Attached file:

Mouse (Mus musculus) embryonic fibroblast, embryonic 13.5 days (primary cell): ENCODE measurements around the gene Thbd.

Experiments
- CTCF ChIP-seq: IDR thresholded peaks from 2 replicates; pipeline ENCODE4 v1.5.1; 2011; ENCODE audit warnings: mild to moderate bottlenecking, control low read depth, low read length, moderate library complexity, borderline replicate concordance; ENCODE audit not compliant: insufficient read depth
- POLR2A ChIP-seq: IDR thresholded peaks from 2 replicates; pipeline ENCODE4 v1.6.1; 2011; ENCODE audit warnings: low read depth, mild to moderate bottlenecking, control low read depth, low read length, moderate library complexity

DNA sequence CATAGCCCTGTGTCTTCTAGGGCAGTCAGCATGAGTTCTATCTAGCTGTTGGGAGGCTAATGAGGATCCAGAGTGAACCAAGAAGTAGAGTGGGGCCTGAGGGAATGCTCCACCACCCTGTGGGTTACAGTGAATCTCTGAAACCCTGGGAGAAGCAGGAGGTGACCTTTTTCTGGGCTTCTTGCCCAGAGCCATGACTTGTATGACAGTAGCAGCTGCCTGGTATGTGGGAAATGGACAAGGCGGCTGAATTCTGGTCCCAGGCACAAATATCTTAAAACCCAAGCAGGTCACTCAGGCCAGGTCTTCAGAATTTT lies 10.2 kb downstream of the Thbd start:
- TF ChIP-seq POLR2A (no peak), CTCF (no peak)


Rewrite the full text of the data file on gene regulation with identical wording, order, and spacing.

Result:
Mouse (Mus musculus) embryonic fibroblast, embryonic 13.5 days (primary cell): ENCODE measurements around the gene Thbd.

Experiments
- CTCF ChIP-seq: IDR thresholded peaks from 2 replicates; pipeline ENCODE4 v1.5.1; 2011; ENCODE audit warnings: mild to moderate bottlenecking, control low read depth, low read length, moderate library complexity, borderline replicate concordance; ENCODE audit not compliant: insufficient read depth
- POLR2A ChIP-seq: IDR thresholded peaks from 2 replicates; pipeline ENCODE4 v1.6.1; 2011; ENCODE audit warnings: low read depth, mild to moderate bottlenecking, control low read depth, low read length, moderate library complexity

DNA sequence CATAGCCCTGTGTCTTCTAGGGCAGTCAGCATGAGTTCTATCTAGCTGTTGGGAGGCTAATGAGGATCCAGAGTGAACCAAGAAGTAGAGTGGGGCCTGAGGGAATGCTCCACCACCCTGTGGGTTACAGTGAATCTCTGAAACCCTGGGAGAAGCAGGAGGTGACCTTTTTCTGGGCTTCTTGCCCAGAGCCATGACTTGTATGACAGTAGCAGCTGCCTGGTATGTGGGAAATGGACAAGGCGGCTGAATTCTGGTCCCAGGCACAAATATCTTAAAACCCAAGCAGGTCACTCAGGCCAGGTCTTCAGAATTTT lies 10.2 kb downstream of the Thbd start:
- TF ChIP-seq POLR2A (no peak), CTCF (no peak)